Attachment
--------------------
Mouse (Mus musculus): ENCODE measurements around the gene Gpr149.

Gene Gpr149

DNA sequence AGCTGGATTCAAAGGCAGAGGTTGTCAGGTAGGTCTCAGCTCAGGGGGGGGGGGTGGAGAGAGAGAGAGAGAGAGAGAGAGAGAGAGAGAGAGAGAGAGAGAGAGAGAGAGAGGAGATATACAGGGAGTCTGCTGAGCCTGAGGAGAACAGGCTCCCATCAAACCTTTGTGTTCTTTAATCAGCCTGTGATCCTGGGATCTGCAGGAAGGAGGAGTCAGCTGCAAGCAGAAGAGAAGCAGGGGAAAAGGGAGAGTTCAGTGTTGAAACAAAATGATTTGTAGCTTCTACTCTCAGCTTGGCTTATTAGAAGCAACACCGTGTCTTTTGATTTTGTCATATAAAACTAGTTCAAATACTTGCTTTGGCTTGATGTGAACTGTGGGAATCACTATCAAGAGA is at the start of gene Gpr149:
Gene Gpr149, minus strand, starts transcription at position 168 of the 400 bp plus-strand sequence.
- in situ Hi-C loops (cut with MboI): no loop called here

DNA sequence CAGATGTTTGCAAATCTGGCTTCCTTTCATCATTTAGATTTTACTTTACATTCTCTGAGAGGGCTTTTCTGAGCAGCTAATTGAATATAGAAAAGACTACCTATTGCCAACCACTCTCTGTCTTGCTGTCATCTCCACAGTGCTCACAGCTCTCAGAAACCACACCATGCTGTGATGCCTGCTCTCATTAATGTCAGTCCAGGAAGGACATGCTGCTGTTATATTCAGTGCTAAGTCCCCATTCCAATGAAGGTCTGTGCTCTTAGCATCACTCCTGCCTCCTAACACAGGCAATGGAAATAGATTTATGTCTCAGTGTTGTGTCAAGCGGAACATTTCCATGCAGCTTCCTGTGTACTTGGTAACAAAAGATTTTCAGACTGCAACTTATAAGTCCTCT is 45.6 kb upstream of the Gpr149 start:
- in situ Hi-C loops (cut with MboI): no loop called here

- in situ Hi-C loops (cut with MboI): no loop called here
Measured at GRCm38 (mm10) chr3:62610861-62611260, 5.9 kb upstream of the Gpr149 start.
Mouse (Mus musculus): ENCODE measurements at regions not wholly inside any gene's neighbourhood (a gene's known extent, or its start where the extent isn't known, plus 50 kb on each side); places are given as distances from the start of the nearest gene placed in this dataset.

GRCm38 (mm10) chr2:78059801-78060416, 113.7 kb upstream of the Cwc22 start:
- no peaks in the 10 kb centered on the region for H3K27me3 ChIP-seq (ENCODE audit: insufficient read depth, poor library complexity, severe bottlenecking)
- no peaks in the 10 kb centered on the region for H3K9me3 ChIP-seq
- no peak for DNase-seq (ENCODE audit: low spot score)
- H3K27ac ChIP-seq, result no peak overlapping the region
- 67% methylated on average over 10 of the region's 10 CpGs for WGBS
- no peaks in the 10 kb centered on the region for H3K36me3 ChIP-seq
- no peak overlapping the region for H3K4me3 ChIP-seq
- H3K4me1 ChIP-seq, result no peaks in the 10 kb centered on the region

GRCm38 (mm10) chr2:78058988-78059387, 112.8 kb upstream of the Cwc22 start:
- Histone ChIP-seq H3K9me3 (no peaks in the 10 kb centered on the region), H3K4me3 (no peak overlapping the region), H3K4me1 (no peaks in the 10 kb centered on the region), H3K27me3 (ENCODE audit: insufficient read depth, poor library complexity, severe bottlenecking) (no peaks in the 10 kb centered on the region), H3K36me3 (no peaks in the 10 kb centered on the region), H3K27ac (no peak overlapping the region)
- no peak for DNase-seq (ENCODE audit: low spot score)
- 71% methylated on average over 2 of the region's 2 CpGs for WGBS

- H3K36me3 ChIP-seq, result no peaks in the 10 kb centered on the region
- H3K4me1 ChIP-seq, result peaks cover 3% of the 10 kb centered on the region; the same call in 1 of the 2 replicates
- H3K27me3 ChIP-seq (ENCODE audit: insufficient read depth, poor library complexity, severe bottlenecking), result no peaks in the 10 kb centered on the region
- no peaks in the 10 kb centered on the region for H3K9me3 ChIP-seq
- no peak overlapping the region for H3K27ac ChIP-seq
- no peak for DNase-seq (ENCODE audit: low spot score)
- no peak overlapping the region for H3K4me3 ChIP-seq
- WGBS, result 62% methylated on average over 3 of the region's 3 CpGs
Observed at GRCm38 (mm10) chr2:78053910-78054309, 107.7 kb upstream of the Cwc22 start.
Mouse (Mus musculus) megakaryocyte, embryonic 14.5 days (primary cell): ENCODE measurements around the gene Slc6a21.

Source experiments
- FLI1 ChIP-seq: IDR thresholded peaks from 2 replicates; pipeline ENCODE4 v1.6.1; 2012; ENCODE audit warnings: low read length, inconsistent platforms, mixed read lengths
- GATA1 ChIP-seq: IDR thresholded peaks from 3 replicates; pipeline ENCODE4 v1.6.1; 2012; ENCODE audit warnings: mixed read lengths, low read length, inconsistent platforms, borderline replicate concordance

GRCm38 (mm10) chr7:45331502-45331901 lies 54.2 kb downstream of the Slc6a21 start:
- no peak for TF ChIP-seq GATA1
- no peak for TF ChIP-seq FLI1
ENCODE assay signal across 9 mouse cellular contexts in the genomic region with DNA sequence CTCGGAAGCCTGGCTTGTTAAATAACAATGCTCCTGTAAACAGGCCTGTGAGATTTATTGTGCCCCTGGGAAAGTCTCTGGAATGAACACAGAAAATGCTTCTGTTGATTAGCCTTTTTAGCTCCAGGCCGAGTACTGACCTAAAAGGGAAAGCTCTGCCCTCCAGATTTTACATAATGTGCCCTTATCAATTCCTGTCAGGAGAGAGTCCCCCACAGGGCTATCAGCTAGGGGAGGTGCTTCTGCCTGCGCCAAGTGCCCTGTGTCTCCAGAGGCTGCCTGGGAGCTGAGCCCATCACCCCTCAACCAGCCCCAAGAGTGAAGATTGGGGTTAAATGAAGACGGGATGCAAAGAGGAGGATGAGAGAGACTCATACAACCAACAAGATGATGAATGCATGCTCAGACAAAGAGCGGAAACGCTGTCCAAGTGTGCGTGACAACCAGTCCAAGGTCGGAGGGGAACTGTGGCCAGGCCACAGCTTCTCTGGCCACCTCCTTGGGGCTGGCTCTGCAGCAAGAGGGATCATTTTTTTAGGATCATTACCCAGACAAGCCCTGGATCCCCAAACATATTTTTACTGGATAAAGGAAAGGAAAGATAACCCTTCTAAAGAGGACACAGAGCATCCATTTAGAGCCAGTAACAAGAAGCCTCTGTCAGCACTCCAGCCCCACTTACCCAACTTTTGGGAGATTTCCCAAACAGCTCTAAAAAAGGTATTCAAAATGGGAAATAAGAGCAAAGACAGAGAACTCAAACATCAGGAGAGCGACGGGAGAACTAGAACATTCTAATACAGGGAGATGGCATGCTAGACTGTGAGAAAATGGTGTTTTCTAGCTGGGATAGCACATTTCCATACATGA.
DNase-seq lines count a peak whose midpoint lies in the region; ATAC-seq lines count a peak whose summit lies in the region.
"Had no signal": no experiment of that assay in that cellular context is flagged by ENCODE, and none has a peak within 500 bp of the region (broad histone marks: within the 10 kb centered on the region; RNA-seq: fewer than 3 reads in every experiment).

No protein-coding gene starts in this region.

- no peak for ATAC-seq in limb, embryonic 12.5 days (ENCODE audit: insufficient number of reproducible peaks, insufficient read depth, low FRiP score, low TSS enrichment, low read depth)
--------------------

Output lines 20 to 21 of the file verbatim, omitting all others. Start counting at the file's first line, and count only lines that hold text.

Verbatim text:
GRCm38 (mm10) chr2:78058988-78059387, 112.8 kb upstream of the Cwc22 start:
- Histone ChIP-seq H3K9me3 (no peaks in the 10 kb centered on the region), H3K4me3 (no peak overlapping the region), H3K4me1 (no peaks in the 10 kb centered on the region), H3K27me3 (ENCODE audit: insufficient read depth, poor library complexity, severe bottlenecking) (no peaks in the 10 kb centered on the region), H3K36me3 (no peaks in the 10 kb centered on the region), H3K27ac (no peak overlapping the region)